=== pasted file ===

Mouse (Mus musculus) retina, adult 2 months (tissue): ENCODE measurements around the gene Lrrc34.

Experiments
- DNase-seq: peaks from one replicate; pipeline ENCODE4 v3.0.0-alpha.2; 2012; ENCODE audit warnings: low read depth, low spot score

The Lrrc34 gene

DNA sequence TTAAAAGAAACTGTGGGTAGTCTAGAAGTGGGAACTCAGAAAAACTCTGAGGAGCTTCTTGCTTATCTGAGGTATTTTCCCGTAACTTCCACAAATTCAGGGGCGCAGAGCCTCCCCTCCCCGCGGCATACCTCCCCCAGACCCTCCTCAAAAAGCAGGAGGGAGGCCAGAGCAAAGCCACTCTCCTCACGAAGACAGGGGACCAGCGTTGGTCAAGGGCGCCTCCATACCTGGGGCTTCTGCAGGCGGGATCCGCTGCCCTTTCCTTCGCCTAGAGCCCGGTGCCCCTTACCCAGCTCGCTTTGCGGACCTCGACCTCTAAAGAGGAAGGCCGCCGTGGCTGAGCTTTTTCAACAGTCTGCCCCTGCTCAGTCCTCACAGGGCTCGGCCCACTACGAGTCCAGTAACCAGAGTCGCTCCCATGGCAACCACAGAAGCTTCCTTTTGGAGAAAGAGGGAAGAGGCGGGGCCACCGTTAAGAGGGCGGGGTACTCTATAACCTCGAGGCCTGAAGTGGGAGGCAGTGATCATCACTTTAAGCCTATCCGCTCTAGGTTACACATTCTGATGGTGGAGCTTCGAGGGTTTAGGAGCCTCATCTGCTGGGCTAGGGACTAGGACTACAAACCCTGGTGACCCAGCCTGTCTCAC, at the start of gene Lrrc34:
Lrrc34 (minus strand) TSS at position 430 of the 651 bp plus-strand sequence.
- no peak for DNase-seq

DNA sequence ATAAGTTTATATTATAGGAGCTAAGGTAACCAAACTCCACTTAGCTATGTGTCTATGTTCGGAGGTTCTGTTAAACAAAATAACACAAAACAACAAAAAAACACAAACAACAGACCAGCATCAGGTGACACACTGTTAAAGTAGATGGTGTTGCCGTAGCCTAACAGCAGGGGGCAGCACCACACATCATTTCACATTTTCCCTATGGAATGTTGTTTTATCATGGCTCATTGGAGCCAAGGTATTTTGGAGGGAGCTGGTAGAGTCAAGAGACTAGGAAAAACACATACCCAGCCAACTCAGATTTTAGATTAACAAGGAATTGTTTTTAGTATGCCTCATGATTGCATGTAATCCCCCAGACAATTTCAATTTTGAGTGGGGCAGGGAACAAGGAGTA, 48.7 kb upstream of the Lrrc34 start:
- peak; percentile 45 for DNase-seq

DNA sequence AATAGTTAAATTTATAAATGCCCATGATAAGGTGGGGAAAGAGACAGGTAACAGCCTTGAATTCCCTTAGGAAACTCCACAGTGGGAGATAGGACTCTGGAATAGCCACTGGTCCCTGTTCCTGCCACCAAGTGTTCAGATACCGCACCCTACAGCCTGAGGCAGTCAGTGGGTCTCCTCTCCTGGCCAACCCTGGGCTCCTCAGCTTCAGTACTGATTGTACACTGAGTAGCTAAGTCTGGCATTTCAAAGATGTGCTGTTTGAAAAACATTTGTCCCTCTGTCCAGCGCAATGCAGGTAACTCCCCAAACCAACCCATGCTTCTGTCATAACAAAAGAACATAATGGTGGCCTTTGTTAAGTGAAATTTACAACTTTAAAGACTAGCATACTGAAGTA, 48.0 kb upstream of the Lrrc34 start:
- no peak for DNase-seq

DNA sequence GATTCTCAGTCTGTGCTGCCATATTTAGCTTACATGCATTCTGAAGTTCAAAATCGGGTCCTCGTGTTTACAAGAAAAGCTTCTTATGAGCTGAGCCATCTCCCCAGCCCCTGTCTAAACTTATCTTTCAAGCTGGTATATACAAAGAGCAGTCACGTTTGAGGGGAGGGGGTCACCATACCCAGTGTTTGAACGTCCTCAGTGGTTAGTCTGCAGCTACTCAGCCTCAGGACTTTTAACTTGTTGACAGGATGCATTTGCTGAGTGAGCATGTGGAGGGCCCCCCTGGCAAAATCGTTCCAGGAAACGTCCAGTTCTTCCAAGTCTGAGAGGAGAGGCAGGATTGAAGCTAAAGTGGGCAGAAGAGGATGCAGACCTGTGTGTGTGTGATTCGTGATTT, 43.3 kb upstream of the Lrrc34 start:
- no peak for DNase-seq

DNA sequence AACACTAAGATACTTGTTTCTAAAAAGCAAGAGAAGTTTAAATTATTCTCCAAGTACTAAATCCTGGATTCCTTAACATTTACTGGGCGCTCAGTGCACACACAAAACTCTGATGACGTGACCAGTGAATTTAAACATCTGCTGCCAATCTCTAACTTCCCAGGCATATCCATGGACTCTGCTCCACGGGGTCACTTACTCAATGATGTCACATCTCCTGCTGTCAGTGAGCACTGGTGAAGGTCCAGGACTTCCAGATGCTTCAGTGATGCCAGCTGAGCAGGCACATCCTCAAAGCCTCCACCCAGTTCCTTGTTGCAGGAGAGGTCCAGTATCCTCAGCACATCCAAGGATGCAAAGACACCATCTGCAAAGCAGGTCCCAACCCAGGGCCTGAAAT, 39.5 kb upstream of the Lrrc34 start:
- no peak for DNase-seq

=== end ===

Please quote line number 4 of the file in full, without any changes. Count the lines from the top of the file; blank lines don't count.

The Lrrc34 gene